Smile more: Smiling is beneficial to your health. It lowers stress hormones and blood pressure, and may even increase your lifespan. Other studies have found that people who smile frequently are rated higher in generosity, trustworthiness, and extroversion by others.

Exercise more and eat more healthfully: Research shows that when you’re happy, you’re more likely to engage in good habits like exercising more and eating healthfully, which results in greater health and well-being.

Are happy with what they have: The happiest among us know that envying others is a bad use of their time, and if things don’t go their way all the time, that’s okay. When you’re happy, you’re less likely to stress out about wanting more, being jealous of others, or about trying to keep up with the Joneses. Being happy with what you’ve got allows you to concentrate on living your own life to the fullest—to live a life that’s meaningful to you.

Are healthy people: Studies have found that people who are in a more positive state of mind have a good chance of experiencing better health in the future.

Live longer: Happy people have been found to live longer lives than those who are not happy.

Are more productive and creative: Several studies have shown that people are more creative when they’re experiencing positive emotions. Some research suggests a clear link between employee happiness and productivity. Positive emotions appear to invigorate us, while negative emotions have the opposite effect.

How happy are we, anyway?

Unfortunately, according to the World Happiness Report 2019, negative feelings are rising around the world. The United States is particularly hard-hit with an epidemic of addictions. Technology addiction is one serious issue that is interfering with happiness. Screen time is replacing activities that are key to our happiness, like in-person social contact. Forty-five percent of adolescents are online “almost constantly,” and the average high school senior spends six hours a day texting, on social media, or on the Internet.

The report also shows a widening happiness gap, with some people reporting much higher feelings of well-being and others showing much less within each country.

This year’s report also analyzes how global happiness has changed over time, based on data going back to 2005. One unfortunate trend is prominent: Negative feelings – worry, sadness, and anger – have been increasing around the globe, up by 27 percent from 2010 to 2018. “We are in an era of rising tensions and negative emotions,” wrote economist and report editor Jeffrey D. Sachs. “These findings point to underlying challenges that need to be addressed.”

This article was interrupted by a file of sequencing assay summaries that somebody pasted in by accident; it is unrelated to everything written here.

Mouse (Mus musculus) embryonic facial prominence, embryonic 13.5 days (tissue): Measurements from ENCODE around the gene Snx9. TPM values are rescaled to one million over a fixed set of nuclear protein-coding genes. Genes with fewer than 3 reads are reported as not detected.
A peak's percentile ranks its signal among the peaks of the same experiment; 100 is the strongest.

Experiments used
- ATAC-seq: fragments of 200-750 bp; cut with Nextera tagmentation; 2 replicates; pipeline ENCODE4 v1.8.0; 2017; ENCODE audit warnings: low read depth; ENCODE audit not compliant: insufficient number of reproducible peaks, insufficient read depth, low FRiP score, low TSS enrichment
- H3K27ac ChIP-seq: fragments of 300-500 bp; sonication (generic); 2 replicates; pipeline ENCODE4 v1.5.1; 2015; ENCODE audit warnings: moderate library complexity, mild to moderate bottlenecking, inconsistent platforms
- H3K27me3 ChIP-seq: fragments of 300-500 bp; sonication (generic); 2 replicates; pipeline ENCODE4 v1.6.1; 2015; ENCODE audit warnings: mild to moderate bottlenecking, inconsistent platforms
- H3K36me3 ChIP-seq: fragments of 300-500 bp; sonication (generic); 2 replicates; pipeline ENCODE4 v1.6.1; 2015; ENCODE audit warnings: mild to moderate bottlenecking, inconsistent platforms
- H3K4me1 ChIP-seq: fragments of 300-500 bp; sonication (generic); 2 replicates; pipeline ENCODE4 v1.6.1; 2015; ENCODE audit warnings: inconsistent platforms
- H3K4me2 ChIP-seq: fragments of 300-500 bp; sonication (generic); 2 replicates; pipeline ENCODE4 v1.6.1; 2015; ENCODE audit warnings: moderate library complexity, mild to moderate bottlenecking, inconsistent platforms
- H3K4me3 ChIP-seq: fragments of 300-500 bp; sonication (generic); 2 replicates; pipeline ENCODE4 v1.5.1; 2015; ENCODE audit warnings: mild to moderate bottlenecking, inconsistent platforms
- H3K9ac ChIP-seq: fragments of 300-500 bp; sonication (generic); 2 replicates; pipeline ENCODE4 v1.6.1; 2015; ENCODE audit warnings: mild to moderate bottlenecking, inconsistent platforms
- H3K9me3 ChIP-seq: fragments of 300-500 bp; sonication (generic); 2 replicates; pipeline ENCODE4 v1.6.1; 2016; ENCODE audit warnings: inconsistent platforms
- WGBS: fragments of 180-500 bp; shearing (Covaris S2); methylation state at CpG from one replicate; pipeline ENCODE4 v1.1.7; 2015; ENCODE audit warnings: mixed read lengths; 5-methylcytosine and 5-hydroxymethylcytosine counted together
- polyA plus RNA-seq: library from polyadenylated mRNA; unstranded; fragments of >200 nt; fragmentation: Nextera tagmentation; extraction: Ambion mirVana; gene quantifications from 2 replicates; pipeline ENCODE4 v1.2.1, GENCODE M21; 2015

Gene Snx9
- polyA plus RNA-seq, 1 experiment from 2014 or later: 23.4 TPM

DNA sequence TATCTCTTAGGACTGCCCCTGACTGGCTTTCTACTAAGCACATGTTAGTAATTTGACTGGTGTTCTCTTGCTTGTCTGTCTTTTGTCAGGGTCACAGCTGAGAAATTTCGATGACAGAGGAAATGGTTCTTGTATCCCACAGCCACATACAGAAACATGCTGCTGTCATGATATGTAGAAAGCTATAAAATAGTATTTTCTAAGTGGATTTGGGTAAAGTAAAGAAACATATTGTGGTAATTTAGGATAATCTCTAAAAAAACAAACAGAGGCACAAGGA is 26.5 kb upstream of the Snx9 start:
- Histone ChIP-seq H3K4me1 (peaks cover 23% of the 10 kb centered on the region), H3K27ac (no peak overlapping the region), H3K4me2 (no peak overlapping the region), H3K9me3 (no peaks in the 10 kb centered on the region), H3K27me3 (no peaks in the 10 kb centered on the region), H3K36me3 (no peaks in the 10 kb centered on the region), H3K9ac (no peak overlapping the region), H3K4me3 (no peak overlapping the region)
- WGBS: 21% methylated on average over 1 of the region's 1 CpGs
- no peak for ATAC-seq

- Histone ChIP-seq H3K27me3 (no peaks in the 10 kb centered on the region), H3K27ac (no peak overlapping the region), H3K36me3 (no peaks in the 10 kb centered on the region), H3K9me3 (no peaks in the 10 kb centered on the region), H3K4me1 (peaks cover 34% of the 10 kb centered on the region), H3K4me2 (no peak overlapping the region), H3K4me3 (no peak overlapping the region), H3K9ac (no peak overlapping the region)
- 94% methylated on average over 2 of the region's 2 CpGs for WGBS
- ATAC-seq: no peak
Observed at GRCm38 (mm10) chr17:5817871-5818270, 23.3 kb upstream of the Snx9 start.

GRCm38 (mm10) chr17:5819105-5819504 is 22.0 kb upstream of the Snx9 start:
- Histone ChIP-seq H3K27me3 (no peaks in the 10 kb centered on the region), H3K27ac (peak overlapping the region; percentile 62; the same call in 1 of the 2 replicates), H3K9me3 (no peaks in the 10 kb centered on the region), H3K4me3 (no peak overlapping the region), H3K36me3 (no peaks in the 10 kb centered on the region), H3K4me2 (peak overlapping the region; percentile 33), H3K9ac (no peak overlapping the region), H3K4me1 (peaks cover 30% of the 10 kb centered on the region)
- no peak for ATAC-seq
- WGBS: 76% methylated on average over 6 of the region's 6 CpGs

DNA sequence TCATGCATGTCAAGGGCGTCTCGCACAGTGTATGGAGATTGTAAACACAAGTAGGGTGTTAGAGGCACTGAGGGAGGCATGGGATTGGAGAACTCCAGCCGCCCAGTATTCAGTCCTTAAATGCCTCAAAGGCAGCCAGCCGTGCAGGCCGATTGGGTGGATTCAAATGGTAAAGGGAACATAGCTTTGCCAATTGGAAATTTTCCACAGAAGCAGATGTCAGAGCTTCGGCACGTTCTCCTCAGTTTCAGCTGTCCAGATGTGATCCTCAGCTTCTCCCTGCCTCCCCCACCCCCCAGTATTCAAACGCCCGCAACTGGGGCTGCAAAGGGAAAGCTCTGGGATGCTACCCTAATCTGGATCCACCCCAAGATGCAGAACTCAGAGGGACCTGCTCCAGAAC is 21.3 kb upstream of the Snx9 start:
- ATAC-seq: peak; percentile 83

In the article, World Happiness Report Finds That People Are Feeling Worse, Kira M. Newman says “The report also features commentary and analysis from economists, psychologists, and public policy experts about urgent issues in well-being, and one theme this year is the ‘sad state of happiness in the United States.'”

Research suggests that American adults have been getting less happy since 2000, while adolescents have been experiencing more depression, suicidal ideation, and self-harm since 2010. It’s difficult to say why this is happening, and to tease out symptoms from causes. Some researchers blame rising income inequality; others blame political polarization. (source)

Research suggests that some portion of our happiness is influenced by our genetics, but the amount varies from about 10% up to 50%.

All of this might seem a bit discouraging, but the good news is that you CAN do things that will help you lead a happier life.

11 things you can do to increase your happiness.
  • Discover your strengths – and use them. Research shows that people who identify their strengths and use them in daily life are happier overall. If you aren’t sure what your strengths are, try taking an assessment like this one: Character Strengths Survey